Bob Paisley: The reluctant successor creates his own story of legend

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After 15 years as Bill Shankly’s right-hand man, Bob Paisley was a reluctant successor but his feats at the helm are one of legend.

Bob Paisley joined the Reds’ playing ranks in 1939, would serve in the Second World War and then return to help clinch the First Division title in 1947.

A future in management awaited when he hung up his boots in 1954, but he would first re-join the ranks as a physiotherapist before stepping into the role of reserve team coach and then subsequently first-team trainer.

The arrival of Bill Shankly in 1959 would forever alter Liverpool Football Club and with it, the trajectory of Paisley’s career, as his role as assistant manager would then steer him into the hot seat upon Shankly’s retirement in 1974.

Paisley had been “happy to play second fiddle” to the Scot and was resistant to succeed Shankly, following his shock retirement announcement, after 15 successful years which returned three league titles, two FA Cups and a UEFA Cup.

Bob Paisley, Liverpool (S&G/S&G and Barratts/EMPICS Sport)

Former Liverpool chief executive Peter Robinson even admitted that “the chairman, directors and I had to gang up on him,” in order for him to assume the position.

Ray Clemence provided this insight into the words the humble genius would later utter:

“I’ll never forget him standing in the dressing room in the summer of 1974 on the first day of pre-season training and telling us: ‘Shanks has gone and they’re giving me the job even though I didn’t really want it. But we must try to carry on what he’s started.’”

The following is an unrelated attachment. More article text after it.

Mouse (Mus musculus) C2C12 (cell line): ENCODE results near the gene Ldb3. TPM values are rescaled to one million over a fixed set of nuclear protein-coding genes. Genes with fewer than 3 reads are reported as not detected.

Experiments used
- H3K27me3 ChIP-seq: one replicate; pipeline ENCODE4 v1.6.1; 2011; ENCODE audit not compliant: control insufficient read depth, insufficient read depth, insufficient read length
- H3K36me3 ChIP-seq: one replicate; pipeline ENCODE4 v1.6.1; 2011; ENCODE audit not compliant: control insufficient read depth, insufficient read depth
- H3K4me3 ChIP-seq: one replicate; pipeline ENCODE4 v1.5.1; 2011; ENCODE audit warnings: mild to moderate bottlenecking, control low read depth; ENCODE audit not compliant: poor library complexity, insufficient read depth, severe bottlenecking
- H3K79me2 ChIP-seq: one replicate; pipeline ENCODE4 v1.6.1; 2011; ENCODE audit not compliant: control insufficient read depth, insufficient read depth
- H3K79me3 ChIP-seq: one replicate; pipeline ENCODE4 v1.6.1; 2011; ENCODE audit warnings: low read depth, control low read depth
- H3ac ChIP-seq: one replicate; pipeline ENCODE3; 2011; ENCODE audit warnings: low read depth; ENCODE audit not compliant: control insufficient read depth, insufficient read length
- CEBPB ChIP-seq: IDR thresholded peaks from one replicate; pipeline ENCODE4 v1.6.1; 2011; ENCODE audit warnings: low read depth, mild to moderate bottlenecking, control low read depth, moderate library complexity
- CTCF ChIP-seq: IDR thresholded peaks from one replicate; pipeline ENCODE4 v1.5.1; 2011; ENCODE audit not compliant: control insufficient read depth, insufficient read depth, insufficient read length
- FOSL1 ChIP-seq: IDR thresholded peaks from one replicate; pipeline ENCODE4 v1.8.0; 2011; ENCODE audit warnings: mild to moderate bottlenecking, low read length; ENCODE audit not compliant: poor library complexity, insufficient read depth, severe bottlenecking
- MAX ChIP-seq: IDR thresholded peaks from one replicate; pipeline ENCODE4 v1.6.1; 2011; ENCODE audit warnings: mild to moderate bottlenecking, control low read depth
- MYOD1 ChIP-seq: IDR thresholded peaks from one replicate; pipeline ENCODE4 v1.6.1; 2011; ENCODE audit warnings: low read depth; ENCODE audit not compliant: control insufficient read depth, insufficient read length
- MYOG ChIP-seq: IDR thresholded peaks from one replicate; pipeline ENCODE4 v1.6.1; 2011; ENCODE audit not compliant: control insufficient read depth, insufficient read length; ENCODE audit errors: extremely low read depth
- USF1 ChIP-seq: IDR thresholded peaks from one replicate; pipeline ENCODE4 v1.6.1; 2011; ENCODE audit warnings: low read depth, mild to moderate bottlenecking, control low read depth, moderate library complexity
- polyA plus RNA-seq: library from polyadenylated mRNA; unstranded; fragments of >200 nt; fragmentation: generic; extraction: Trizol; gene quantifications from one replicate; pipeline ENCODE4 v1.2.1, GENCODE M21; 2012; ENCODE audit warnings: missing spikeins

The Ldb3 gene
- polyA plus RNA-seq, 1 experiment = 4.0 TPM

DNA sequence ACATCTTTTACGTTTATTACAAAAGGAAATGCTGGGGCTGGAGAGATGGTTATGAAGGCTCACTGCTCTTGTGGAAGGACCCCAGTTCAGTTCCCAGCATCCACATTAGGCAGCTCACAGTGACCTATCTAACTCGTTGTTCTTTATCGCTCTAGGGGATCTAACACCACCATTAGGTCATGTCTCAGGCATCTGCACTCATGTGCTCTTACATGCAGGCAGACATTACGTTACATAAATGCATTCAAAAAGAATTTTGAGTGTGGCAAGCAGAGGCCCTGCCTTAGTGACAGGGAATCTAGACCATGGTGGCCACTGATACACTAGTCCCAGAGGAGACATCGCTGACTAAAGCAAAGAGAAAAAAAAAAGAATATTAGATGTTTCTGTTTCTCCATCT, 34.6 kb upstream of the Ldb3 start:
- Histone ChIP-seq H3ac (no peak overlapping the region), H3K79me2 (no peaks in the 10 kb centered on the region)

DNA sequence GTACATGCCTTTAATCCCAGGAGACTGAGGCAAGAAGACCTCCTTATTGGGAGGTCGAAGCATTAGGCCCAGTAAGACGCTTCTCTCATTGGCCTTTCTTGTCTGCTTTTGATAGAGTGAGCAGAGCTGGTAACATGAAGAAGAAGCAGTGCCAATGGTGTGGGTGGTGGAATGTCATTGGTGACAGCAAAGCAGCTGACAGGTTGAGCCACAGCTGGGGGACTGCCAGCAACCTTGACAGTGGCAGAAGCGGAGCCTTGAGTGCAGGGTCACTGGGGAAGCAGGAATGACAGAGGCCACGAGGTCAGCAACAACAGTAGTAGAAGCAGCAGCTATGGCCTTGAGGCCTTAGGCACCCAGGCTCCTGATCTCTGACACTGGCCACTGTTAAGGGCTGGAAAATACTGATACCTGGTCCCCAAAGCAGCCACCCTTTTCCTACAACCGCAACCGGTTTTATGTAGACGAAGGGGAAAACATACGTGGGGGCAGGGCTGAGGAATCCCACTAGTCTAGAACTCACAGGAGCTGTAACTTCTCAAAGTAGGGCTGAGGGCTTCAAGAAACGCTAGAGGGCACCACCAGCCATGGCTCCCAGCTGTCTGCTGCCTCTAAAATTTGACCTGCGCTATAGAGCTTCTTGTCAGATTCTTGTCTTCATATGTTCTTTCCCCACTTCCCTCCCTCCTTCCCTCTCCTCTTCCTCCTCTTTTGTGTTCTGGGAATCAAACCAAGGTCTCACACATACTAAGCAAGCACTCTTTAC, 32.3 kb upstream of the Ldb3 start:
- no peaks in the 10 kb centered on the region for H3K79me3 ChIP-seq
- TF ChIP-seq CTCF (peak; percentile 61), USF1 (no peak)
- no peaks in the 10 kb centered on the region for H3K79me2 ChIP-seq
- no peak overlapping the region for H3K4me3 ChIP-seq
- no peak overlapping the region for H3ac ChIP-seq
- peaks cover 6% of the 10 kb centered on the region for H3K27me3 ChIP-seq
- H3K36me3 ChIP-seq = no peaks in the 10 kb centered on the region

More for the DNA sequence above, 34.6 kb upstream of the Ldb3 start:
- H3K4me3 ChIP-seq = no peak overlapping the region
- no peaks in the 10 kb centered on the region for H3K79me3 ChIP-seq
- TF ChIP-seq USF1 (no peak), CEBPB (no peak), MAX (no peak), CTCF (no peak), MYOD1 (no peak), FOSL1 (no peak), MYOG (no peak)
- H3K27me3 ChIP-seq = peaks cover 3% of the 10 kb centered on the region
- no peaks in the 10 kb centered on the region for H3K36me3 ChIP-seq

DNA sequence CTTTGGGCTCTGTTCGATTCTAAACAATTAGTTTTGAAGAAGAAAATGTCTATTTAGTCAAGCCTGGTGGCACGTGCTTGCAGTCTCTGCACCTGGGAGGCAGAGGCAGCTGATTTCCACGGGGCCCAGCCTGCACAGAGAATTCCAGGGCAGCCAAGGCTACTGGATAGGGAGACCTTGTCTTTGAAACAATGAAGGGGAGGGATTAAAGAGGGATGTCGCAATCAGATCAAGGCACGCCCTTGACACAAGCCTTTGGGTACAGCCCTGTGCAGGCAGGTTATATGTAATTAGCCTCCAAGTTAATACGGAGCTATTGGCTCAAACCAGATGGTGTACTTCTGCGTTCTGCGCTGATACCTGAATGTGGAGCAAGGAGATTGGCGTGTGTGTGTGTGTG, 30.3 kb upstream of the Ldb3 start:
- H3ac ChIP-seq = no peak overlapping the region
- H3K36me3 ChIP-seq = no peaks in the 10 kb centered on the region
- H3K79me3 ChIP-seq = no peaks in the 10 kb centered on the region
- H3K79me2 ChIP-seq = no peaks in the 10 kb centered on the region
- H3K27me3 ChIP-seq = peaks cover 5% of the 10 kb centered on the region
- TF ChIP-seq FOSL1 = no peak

And that they did.

An introvert and not one for the spotlight, Paisley was content to let others take centre-stage and let the achievements speak for themselves as he continued to hone his craft without any prying eyes.

But the demands of the press would now require him to step out of the shadows in a multitude of ways, and the enormity of what lay ahead was not lost:

“It’s like being given the Queen Elizabeth to steer in a force 10 gale,” Paisley had confessed to the press.

On July 26, 1974, Paisley was officially ushered into the manager’s position at Anfield, 35 years after first joining the club.

It was no secret that Shankly’s success would be a tough act to follow, and his first season as manager would end without silverware, but it would be the first and last time in the eight seasons which followed.

The Reds’ domination would extend not only to English football but Europe too as Paisley and his men would secure the European Cup, not once but an unparalleled three times.

He became the first man to manage three European Cup-winning sides, and would later be joined by both Carlo Ancelotti and Zinedine Zidane, who matched the feat in 2014 and 2018 respectively.

Bob Paisley, Liverpool, European Cup, 1977 (Image: Peter Robinson/EMPICS Sport)

In addition to Paisley’s expert knowledge of the game, his ability to identify and pick players from obscurity became a hallmark of his management career.

The likes of Kenny Dalglish, Alan Hansen, Graeme Souness, Ian Rush, Alan Kennedy, Ronnie Whelan and Mark Lawrenson all signed for the Reds during his time at the helm, and each would etch their place in Liverpool folklore in one way or another.

And after nine seasons as manager, Paisley would bid farewell with six First Division titles, three European Cups, one UEFA Cup, one UEFA Super Cup, three League Cups and six Charity Shields.

Once his time at the helm came to an end in 1983, Paisley had loyally served Liverpool Football Club for 44 years.

He would then continue his association with the club as a director and would arm Kenny Dalglish with a wealth of knowledge when he took over as manager in 1985.

Kenny Dalglish, Bob Paisley - archive-181209-3

Despite having faced the all-mighty task of being the man to directly step into the position vacated by Shankly, Paisley would go on to become a legend in his own right, with Dalglish aptly saying, “there will never be another like him.”

A motivator and a humble genius, and one whose achievements see him rightly regarded as the best and most successful manager in English football.

And a name forever synonymous with Liverpool Football Club.

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